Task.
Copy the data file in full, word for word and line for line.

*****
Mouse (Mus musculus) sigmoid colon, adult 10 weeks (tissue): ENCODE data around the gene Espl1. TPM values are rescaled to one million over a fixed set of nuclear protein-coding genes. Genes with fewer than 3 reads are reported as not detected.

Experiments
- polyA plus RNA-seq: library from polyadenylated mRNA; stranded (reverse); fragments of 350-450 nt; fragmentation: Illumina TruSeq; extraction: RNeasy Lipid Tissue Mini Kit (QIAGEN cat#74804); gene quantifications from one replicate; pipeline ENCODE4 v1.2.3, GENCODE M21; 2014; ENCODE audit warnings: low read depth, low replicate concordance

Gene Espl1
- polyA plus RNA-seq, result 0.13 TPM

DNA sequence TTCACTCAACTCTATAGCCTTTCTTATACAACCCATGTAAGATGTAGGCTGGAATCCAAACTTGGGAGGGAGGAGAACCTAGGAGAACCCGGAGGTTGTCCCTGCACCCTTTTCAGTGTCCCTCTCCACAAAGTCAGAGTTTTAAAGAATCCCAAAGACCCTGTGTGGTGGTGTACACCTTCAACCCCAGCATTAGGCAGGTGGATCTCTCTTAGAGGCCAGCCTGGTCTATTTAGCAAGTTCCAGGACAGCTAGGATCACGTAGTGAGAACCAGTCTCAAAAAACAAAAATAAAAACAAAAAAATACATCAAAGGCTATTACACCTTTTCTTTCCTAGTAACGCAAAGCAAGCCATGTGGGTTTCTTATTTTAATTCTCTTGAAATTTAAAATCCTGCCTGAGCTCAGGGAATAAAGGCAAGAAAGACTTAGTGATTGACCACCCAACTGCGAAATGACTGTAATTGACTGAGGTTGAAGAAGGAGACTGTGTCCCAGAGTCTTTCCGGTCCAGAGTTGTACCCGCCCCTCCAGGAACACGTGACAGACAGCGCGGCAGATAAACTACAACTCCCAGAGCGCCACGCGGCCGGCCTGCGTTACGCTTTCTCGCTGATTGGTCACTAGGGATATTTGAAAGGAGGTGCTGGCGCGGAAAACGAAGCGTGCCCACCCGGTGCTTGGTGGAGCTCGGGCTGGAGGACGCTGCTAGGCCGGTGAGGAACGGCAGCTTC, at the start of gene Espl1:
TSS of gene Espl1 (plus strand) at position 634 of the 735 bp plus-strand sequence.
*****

Mouse (Mus musculus) sigmoid colon, adult 10 weeks (tissue): ENCODE data around the gene Espl1. TPM values are rescaled to one million over a fixed set of nuclear protein-coding genes. Genes with fewer than 3 reads are reported as not detected.

Experiments
- polyA plus RNA-seq: library from polyadenylated mRNA; stranded (reverse); fragments of 350-450 nt; fragmentation: Illumina TruSeq; extraction: RNeasy Lipid Tissue Mini Kit (QIAGEN cat#74804); gene quantifications from one replicate; pipeline ENCODE4 v1.2.3, GENCODE M21; 2014; ENCODE audit warnings: low read depth, low replicate concordance

Gene Espl1
- polyA plus RNA-seq, result 0.13 TPM

DNA sequence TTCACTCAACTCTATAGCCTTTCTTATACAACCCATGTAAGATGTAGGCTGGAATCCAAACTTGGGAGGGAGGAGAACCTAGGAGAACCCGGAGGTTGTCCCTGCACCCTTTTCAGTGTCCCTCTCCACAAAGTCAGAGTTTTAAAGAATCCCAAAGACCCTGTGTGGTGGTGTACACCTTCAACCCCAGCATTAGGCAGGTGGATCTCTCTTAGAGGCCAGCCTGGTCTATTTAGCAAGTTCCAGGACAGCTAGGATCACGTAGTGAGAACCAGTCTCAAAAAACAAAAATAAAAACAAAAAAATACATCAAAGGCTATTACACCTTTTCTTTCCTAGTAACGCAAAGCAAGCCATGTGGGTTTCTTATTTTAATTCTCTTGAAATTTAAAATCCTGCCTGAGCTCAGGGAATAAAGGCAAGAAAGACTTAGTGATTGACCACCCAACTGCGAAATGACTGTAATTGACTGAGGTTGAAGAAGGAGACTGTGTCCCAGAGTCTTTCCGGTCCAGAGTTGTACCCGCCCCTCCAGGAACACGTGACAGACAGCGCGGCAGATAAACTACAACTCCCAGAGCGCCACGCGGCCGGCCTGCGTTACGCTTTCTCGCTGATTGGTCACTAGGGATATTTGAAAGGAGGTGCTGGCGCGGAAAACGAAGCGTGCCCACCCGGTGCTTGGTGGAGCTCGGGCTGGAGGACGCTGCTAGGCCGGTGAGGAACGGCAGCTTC, at the start of gene Espl1:
TSS of gene Espl1 (plus strand) at position 634 of the 735 bp plus-strand sequence.